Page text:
Gail Hochachka has spent 17 years working with non-profit organizations in sustainable development in Africa, Latin America and North America on diverse themes such as rainforest conservation, community development, women’s empowerment, sustainability leadership, global value chains, and climate resilience.
She is currently is a PhD candidate at the University of Olso, Norway, working in the AdaptationCONNECTS project (Combining Old and New Knoweldge to Enable Conscious Transformation) to develop new understandings of whether and how different types of transformations can contribute to successful adaptation to climate change. She is carrying out this research in the coffee-producing communities of Guatemala.
In her upcoming NRF presentation: “The orchestra plays as the Titanic sinks: How a technical approach to climate change adaptation is necessary but insufficient” Gail will talk about technical adaptation to climate change as having been referred to as “necessary but insufficient”. To assume a technical solution is possible belies the full complexity of the issue. In this talk, Gail will take a deep look at this, with some preliminary research from the coffee growing regions of Guatemala as an example.
Both parts of the above statement are important. “Necessary” refers to the fact that every adaptation counts. As communities grasp a fragment of the full complexity of the climate change issue and seek towards addressing it they often do so with technical adaptations—techniques to respond to roya fungus, to address water shortages, to protect against winds, to plant more robust varieties. She suggests that each and every one of such technical efforts contributes to the whole; those community-based versions of adaptation are simply necessary, not only to survive the current set of impacts on coffee farms, but because they make sense to the local farmers, such technical adaptations also help to sustain buy-in, commitment, and follow through on adaptive actions. In other instances, where experts ‘prescribe’ what should be done, it has resulted in less local follow through and were much less effective.
The last part of the statement, “but insufficient,” refers to the moral question that this raises: How can it be that individuals and communities are encouraged to adapt to and under unjust, unsustainable systems? Infinite technical adaptations can be endlessly wrought at a local level, while never addressing the overarching systems creating the problem of climate change in the first place. How might a useful balance of ‘necessary’ and ‘but insufficient’ be found, that could be brought to bear in adaptation? What role might a global value chain play in this larger efforts towards transformation? And, could a skillful collaboration between roasters and other actors in a value chain support this two-tiered approach to adaptation?
In summary, while often the metaphor of the orchestra playing on the deck of the Titanic is given to get people to look at the bigger picture of the issue at hand; here she is suggesting we need both—some beautiful music that attends to our immediate state of vulnerability, as well as a bigger-picture view of the whole of transformation that is needed.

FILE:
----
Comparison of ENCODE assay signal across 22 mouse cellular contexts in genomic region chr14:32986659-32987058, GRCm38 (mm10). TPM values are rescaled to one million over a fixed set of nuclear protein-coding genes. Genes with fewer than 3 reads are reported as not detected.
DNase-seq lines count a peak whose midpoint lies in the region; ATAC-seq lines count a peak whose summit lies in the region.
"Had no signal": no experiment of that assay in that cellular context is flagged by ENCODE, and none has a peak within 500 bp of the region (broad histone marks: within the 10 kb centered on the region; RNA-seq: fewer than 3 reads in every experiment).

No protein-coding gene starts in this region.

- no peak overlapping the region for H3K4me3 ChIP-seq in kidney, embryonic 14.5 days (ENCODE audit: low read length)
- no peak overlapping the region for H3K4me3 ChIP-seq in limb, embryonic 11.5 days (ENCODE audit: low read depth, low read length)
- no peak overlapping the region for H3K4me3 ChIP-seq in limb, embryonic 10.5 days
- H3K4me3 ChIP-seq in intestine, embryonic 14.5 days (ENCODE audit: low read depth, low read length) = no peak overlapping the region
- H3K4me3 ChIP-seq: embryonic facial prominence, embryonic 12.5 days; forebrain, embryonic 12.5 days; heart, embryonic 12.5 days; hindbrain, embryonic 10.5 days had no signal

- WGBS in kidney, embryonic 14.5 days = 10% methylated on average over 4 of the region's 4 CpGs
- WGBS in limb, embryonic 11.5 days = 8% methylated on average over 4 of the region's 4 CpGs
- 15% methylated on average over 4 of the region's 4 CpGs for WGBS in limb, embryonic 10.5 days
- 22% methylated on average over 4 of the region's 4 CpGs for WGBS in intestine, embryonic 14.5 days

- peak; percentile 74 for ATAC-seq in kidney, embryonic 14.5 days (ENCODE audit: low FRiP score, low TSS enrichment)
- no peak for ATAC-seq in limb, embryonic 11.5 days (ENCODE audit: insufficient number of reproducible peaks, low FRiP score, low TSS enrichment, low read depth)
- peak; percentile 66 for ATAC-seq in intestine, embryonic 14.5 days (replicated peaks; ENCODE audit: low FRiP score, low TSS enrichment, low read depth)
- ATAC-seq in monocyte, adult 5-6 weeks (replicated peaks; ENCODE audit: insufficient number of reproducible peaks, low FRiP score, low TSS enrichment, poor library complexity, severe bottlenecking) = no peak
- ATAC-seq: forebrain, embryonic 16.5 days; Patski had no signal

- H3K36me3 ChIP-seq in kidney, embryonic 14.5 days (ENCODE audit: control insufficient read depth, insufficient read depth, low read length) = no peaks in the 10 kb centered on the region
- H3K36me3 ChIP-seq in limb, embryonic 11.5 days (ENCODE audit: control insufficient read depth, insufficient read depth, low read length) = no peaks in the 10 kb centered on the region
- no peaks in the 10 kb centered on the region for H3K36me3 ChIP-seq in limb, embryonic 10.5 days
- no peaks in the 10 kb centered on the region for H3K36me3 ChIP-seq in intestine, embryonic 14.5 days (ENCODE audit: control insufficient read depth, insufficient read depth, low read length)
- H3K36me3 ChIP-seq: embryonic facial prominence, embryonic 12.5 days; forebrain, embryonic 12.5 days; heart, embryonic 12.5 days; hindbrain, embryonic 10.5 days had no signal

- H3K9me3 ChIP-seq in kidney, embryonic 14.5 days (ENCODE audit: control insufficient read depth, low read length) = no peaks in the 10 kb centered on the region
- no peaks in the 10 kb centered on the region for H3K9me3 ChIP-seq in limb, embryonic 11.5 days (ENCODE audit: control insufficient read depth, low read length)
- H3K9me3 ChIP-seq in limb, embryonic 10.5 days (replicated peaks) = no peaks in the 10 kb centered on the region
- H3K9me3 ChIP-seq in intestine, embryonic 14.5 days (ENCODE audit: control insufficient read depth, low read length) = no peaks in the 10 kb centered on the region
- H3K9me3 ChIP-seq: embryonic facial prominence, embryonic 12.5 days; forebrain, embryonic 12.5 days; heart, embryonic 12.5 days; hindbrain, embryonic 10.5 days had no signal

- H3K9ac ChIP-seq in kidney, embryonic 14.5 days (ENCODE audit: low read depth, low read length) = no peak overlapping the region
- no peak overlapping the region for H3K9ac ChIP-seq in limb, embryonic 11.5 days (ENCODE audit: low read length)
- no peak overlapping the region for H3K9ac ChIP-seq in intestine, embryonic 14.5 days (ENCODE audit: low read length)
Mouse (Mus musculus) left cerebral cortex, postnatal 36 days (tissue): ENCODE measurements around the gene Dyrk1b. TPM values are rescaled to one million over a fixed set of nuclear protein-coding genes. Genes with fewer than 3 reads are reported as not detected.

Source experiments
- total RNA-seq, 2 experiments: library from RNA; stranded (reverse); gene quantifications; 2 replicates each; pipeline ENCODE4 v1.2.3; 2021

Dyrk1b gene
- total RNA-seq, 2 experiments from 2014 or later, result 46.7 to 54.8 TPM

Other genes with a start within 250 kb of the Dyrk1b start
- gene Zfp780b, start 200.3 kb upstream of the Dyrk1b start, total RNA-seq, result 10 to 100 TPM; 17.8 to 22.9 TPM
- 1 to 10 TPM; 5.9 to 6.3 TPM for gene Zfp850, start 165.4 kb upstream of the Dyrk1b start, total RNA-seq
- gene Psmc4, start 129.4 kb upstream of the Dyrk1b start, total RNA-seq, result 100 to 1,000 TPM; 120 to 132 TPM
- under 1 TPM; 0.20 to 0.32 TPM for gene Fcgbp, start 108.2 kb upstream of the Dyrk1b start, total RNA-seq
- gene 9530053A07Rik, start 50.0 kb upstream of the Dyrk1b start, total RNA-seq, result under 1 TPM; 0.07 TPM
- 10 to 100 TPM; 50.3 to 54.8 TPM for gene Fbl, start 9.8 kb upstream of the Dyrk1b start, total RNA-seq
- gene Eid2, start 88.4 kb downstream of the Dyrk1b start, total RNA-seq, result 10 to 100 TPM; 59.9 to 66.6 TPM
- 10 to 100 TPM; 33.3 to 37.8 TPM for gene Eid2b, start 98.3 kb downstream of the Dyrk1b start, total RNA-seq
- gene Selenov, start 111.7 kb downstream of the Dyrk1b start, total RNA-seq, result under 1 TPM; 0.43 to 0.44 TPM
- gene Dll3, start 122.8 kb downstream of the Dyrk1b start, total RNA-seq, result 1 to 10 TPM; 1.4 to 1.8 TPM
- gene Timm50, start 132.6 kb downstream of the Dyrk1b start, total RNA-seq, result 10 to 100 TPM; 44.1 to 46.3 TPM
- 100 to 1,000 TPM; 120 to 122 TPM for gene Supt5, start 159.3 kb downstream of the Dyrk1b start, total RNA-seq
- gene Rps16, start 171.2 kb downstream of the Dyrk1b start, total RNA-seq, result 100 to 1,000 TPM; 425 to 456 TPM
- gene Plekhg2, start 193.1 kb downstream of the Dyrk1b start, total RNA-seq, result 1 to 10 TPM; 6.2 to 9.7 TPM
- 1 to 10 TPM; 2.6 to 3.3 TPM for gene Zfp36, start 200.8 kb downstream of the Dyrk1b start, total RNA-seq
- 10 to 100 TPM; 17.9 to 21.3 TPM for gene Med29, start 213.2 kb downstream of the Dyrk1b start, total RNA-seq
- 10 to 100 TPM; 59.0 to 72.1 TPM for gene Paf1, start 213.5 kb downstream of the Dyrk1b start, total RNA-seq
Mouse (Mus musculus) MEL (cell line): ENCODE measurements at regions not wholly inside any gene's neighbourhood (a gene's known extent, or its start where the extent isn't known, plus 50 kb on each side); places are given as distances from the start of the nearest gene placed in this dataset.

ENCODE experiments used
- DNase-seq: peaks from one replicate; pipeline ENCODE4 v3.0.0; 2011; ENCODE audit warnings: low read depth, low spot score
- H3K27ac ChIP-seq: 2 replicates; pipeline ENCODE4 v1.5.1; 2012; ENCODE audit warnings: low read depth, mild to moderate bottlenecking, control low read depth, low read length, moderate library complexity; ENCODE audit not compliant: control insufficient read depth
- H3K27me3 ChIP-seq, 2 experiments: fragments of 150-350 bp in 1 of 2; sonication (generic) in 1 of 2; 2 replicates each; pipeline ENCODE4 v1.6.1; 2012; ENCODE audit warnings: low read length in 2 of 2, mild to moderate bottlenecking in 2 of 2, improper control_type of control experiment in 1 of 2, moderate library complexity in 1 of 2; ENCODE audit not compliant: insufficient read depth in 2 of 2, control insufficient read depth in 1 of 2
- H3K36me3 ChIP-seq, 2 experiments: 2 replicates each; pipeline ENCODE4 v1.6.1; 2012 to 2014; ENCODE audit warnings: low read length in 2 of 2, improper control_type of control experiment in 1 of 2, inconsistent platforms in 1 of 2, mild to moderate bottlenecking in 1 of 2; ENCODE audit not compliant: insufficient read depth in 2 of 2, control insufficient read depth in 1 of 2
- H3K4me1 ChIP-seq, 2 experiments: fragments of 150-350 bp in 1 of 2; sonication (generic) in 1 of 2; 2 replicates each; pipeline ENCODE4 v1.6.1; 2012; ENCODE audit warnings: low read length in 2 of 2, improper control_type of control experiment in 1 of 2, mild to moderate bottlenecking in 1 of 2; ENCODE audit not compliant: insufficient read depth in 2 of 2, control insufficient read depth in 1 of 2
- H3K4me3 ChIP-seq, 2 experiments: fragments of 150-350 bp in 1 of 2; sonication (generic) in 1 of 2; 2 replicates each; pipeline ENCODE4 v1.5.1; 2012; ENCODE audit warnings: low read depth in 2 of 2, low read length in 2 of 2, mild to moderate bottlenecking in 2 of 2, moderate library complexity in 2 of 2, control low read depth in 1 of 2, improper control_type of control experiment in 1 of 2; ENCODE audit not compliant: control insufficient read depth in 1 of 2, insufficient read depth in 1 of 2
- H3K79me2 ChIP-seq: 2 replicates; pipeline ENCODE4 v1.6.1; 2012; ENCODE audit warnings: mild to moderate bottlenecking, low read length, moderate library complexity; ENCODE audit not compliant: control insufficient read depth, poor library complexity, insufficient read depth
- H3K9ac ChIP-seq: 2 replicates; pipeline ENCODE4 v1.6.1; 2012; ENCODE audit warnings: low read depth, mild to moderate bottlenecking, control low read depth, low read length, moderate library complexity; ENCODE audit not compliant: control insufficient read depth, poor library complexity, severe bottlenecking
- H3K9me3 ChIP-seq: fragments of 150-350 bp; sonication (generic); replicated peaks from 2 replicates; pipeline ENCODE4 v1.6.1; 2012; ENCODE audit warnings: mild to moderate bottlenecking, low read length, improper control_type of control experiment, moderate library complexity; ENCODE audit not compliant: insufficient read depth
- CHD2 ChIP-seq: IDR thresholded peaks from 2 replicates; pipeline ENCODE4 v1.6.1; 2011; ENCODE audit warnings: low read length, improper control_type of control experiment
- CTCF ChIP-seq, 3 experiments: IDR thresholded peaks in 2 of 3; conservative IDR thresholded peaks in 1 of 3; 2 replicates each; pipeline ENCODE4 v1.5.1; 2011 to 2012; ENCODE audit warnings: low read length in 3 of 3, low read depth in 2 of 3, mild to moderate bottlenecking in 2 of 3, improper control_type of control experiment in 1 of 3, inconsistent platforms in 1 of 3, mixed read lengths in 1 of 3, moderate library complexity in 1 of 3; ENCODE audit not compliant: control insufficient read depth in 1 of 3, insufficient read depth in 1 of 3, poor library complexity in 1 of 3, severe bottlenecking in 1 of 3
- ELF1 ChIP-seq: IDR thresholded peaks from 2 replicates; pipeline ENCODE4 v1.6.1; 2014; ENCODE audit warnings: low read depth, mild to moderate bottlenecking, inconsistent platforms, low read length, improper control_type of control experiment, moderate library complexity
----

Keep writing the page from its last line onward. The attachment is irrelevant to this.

Check out Gail’s work:
Integral Transformation of Value Chains: One Sky’s Integral Leadership Program in the Brazil Nut Value Chain in Peru and Bolivia: https://
Climate Resilience Photo Journal: Climate Change Adaptation and Human Development: https://
Integral Adaptation to Climate Change: https://
Developing Sustainability, Developing the Self – An Integral Approach to International and Community Development: https://
Video: Sex, God, and Integral International Development: https://www.youtube.com/watch?
Margaret Fundira became Product Manager: Coffee & Cocoa at Lallemand in August 2017. Previously she served as Director of Biotechnologies at Anchor Yeast (a subsidiary of Lallemand). Margaret has a Masters in both Microbiology and in Business Administration. Her knowledge in microbiology has seen her successfully execute different roles in the group for the past 14.5 years. These range from Technical Sales Management, Business Development and the General Management of the Biotechnologies business. Margaret brings a wealth of experience to the coffee business, supporting and adding value to the coffee production process.
Her NRF 2018 presentation is titled “Coffee fermentation: a small step in the process, great for coffee quality” where she will explore the following:
Fermentation in coffee is often referred to some biochemical reactions leading to the removal of the mucilage from the bean. But in fact lots of microorganisms are present at this step of the coffee process and can be involved for good or for bad… Indeed indigenous flora can be diverse and some microorganisms can play an important role on the demucilagination but also on the quality of the final product. The first part of this lecture will present an over view of the microorganisms potentially present in coffee, what is known about them in terms of metabolism and growth conditions, based on their implication in other fermented products. In a second part we will illustrate through a wide experience in other fields the interest of using selected microorganisms for a better control of fermentation through the limitation of the growth of undesirable indigenous microorganisms and for a better sensory quality. Finally, in a third part, the link with the coffee process will be made. We will share our experience with the application of selected yeast in Arabica and Robusta coffee processing where a noticeable positive impact in terms of biocontrol is foreseen and a positive contribution to the sensory quality of the final product is confirmed.
Tyler Youngblood and his partners started Azahar Coffee, a Colombian exporter that also roasts and serves specialty coffee at its own cafés in Bogotá, while on a road trip through South America in 2010. They currently work with some of the world’s leading specialty roasters and importers under a model of transparency that takes quality and farmers’ cost of production into account rather than the “C” price.
In addition to letting us know how he got involved in coffee in Colombia in the first place and what it’s like to export from there under a transparent model, Tyler’s presentation, “Why Transparency Is Good For Business: A Sustainable Coffee Buyer’s Guide” is about creating a coffee buyer’s guide for professionals interested in paying sustainable prices. As we all know that the future of small-scale coffee farming is in jeopardy, his company is making this a priority. By understanding farmers’ costs of production on a regional basis and placing them into the context of their local economies, he believes that we can collaboratively produce minimum prices for our industry’s companies to respect — in the process inviting consumers to support the ones that do.